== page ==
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Reacting to food price spikes: Commodity of errors

Csilla Lakatos's picture
Agricultural and food prices are expected to rise only moderately in 2019. However, risks of extreme weather, an escalation of trade tensions, or a jump in energy prices could trigger higher prices.

Despite the best of intentions, governments have a history of interventions during food price spikes. Trade policies aimed at insulating domestic food markets appear to have a track record of actually increasing the volatility of world food prices and may have accounted for 40 percent of the increase in the world price of wheat and one-quarter of the increase in the world price of maize during the 2010-11 food price surge.

As a result, compounded by distortions produced by government policy responses, the 2010-11 food price spike increased global poverty by almost 1 percent or 8.3 million people.
 
A country that has a high share of agriculture and food in total output, consumption, employment, trade, and government revenues is particularly vulnerable to volatility in international food prices. Low-income countries (LICs) are particularly susceptible, as agriculture in these countries accounts for close to one-third of value added and two-thirds of total employment, nearly three times as much as in non-LIC emerging market and developing economies. A high share of net food buyers among the poorest segments of society heightens the adverse effects of food price spikes on poverty and income distribution. In low-income economies, most households are net buyers of food which spend on average close to 60 percent of their income on food, more than one-third more than in non-LIC emerging market and developing economies.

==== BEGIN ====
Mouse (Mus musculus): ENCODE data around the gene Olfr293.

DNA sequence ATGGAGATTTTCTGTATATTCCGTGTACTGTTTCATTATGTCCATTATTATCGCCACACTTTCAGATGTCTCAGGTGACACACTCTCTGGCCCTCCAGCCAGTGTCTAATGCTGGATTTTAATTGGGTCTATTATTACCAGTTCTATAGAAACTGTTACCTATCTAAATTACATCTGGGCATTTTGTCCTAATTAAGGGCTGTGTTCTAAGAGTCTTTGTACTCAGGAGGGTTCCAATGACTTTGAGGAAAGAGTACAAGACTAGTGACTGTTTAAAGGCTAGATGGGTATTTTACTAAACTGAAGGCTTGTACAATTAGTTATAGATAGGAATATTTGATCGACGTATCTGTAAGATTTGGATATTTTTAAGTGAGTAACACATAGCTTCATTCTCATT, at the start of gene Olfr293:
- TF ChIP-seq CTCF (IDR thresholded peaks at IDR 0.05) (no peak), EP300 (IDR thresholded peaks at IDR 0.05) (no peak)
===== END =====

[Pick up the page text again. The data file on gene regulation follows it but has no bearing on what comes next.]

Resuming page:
Share of food in total consumption expenditure
(EMDES=emerging market and developing economies; LICs=low-income countries.)

Governments often intervene to dampen the transmission of changes in world prices into domestic markets and lessen the burden on vulnerable population groups. The combined intervention of many countries tends to exacerbate the volatility and the increase in world prices. Insulating policies introduced during the 2010-11 food price spike had just such an effect on global wheat and maize prices.
 
Increase in world prices, 2010-11
 
The 2010-11 food price spike raised poverty in most countries, despite widespread government intervention. The number of extreme poor increased by 8.3 million, or almost 1 percent. Combined with government intervention, the increase in world food prices was most strongly felt in countries where the extreme poor tend to be net food buyers whose real incomes declined.

Global poverty impact of the 2010-11 food price spike

 
Targeted safety net interventions such as cash transfers, food and in-kind transfers can mitigate the negative impact of food price shocks while reducing the economy-wide distortionary impacts of trade policies. Additional measures such crop and weather insurance, warehouse receipt systems, commodity exchanges and futures markets could also be used to manage risk.

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